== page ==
Sleep apnea is a sleep disorder that can potentially be serious, and is typically characterized by loud snoring and the feeling of fatigue even after sleeping. There are two types of sleep apnea, the most common of which is called obstructive sleep apnea and which occurs when the throat muscles relax. The second type, central sleep apnea, happens when the brain fails to send proper signals to the muscles responsible for breathing. Both types of sleep apnea exhibit such symptoms as excessive daytime drowsiness, loud snoring, periods of breathing cessation during sleep, morning headache and dry mouth, and difficulty staying asleep at night.
Where the two differentiate however, is in their respective causes. Obstructive sleep apnea happens when the throat muscles relax and the airway narrows to make breathing difficult. The brain senses this problem and wakes the person up to get fresh air. On the other hand, central sleep apnea is triggered by a more serious issue, usually some kind of heart failure or stroke.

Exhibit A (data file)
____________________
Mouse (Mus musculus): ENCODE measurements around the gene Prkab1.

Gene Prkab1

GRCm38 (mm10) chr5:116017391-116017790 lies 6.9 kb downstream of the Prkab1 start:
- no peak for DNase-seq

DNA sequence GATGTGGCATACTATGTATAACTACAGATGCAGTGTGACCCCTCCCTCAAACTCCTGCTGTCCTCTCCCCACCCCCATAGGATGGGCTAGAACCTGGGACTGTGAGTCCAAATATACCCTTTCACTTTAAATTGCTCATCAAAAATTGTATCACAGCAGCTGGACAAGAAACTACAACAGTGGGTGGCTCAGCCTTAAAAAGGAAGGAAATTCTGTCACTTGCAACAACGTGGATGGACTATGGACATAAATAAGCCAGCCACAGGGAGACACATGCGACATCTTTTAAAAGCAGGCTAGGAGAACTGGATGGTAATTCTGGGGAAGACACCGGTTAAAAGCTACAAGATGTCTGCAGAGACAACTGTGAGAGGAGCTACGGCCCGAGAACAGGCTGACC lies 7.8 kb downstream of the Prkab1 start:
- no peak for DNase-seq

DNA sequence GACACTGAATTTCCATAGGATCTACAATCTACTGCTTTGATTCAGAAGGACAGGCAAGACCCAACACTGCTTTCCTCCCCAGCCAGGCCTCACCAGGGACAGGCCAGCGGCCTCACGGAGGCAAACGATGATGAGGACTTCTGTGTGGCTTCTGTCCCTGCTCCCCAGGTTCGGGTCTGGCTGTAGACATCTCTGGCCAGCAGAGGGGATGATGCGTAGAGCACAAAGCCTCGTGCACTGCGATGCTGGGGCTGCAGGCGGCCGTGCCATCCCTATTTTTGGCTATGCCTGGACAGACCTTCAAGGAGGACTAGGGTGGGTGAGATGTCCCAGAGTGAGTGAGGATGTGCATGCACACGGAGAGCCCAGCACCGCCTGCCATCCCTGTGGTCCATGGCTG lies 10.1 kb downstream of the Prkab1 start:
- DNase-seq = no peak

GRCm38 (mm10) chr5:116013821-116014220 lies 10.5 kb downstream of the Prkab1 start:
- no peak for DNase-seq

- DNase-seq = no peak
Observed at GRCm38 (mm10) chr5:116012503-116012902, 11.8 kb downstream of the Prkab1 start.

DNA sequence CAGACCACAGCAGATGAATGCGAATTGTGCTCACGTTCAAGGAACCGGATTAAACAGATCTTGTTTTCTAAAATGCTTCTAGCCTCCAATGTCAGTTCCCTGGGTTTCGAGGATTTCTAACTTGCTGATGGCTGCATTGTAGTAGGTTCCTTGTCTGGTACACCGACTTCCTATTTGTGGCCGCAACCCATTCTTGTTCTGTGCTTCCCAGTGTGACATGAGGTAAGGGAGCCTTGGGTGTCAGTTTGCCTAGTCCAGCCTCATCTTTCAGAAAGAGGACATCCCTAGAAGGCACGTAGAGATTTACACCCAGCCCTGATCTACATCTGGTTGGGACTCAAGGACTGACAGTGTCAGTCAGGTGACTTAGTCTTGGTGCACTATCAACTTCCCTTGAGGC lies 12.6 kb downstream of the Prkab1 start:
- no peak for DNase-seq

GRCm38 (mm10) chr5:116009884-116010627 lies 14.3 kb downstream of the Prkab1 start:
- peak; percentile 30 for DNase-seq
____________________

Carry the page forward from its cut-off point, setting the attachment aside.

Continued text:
How dental appliances can help
For obstructive sleep apnea, dental appliances have been shown to be highly effective treatments in the reduction or elimination of the symptoms, as well as in permitting a full and restful sleep at night. One of the best known of these dental appliances is the Thornton Adjustable Positioner (TAP), which uses a dial mechanism to slightly pull the jaw forward, thus keeping the airway clear. With the airway clear all night, snoring is eliminated and breathing becomes regular and uninterrupted.
The Moses device is named for its inventor, Dr. Allen Moses, and is also designed to keep the airway open all night. Like the TAP device, it has been shown to be remarkably effective, although this mandibular device adds an element to the open airway strategy by also incorporating management of the tongue. This in turn reduces elevator muscle activity as well as clenching, to increase patient comfort during the night and further promote a restful sleep.